Sunday, February 11, 2007

Slow as Molasses in the winter....

The thing is, molasses moves slowly, but it still moves. I was cleaning my counter and found a small drop of molasses behind the coffee maker. hmm. Interesting. I followed it up to the bottom of the cabinet. Opened the door - moved EVERYTHING from the first shelf - just a few thin lines of molasses dripping down the back. So I cleaned off the second shelf. More lines of molasses, thicker here, but not the source. I tackled the third shelf - bingo. An entire bottle of molasses had emptied out, slipping under baking supplies: chocolate, colored sugars, Fruit Fresh. I had to take the wooden part of the shelf out, run it under hot water. My house still smells like molasses and the contents of that cupboard are on the counter. I ran out of energy.

Well, that, and I've been held hostage by Lois McMaster Bujold this weekend. I read Paladin of Souls and The Hallowed Hunt this weekend. In both cases I was completely lost in the book. Mmm - it is so delicious when that happens! I practically ignored my children & husband, some meals, and the dirty dishes, but did I have fun! Next up The Sharing Knife: Beguilement by Bujold. I think the one thing that I love about her work is her characters' ability to swear. Not with words that would be considered rude in our society, but they work so well within the worlds she's created. I am envious of her ability to create believable worlds. Of course, I often wonder if I would be well suited to live in a world like that - no technology, basic basic needs met only. Could I kill a chicken? Could I make bread for my table & clothes for my children's backs? Ride a horse? Could I survive?

That's a question I ask myself often. What could I do if I needed to? With so many choices of things that I can do every day, and not much that I absolutely need to do, will I lose somehow that part of me that makes life & death decisions? If there was a war, or something that devastated the world, could I survive? Could I help my children? What skills do I really have? and could they translate into some other kind of life?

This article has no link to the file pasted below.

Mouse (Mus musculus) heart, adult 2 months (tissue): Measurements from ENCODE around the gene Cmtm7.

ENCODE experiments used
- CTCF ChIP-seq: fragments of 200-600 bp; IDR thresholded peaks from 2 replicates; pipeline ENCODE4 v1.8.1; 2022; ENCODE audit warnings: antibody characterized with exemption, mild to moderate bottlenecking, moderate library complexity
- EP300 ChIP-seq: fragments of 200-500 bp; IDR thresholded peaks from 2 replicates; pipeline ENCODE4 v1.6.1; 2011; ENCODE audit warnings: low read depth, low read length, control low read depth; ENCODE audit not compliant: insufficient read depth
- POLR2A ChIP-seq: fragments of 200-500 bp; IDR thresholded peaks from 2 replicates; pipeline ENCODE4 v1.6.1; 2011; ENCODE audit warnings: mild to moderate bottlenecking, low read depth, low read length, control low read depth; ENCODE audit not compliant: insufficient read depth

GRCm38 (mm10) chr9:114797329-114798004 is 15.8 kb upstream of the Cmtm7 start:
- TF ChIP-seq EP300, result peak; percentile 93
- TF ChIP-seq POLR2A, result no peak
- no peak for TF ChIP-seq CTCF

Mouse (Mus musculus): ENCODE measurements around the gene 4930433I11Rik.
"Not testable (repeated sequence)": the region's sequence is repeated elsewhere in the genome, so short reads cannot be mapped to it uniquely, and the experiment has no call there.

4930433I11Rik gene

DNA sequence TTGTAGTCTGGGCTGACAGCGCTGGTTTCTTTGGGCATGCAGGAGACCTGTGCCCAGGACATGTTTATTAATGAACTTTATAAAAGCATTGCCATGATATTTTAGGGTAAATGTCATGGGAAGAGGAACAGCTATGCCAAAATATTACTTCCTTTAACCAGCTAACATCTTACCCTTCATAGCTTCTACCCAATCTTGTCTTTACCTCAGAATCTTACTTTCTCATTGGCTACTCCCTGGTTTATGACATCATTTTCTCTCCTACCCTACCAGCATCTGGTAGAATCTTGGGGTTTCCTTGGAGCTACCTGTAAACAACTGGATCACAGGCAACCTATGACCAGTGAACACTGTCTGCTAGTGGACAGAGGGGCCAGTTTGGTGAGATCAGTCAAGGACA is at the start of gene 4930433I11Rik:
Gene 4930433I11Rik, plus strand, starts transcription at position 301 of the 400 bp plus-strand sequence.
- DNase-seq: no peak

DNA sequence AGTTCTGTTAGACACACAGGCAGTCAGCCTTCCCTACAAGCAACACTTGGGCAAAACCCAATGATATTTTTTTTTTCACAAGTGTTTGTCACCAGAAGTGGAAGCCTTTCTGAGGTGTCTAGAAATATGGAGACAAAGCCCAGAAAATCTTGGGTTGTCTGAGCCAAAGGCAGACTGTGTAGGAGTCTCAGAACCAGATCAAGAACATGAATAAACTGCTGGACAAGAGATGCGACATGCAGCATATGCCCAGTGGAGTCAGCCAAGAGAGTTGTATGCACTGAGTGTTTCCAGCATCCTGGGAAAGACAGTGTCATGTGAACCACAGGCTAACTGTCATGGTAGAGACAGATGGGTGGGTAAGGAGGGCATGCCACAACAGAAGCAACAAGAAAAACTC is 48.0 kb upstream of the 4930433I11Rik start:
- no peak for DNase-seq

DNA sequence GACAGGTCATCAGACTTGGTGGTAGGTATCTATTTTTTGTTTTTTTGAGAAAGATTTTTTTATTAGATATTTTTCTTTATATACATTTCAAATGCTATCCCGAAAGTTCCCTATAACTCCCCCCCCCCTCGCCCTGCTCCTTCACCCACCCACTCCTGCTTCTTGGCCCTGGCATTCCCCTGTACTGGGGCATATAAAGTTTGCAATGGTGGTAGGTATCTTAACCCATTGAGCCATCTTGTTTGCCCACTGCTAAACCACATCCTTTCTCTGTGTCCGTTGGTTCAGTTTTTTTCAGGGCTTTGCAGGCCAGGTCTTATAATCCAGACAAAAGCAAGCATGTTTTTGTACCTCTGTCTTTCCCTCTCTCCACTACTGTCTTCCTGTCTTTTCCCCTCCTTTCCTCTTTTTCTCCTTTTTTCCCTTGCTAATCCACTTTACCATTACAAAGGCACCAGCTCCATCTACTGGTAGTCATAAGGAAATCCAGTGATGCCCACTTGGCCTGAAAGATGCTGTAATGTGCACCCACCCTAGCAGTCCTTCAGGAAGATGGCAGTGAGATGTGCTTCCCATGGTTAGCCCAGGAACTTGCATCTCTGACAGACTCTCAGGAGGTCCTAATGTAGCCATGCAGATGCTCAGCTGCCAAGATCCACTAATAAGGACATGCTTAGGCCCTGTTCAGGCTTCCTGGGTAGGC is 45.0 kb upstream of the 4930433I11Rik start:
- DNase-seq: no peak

Ach! Too much philosophy for tonight. more later...

Thursday, February 08, 2007

I fell in love with my hands tonight. My 3 year old gave me a manicure yesterday - hot pink with glitter. Most of my nails are covered. It feels heavy and catches my eyes at inopportune times.

I'm fascinated with how much my hands look like my mother's hands. Kind of dry, each follicle is obvious, each crease and bend mapped out. I wonder what a palmist would say, following my life line, my heart line, my head line. I remember in elementary school we'd try to predict how many kids we'd have, or whether we'd die young and tragically, or marry well, just by reading palms.

I press my fingers together. Namaste. I press my thumbs against my eyes, near my nose, my first fingers touch my forehead. My fingers bend and voila - a cathedral of flesh. My water glass shines blue through my pinkies: a stained glass in blue at the altar.

I stare at my palms again, wonder at the geometry of the lines: right angles, obtuse angles, bisecting parallelograms. Math has a certain poetry, as long as you aren't stressing about it.


I'm listening to Loreena McKennitt An Ancient Muse It is beautiful. Haunting.

I just finished King Dork by Frank Portman (see his blog at This is an excellent book - Mr. Portman has caught the essence of being a misfit teen. I enjoyed it tremendously. (We're discussing it at the YARG - Young Adult Reading Group on Readerville - )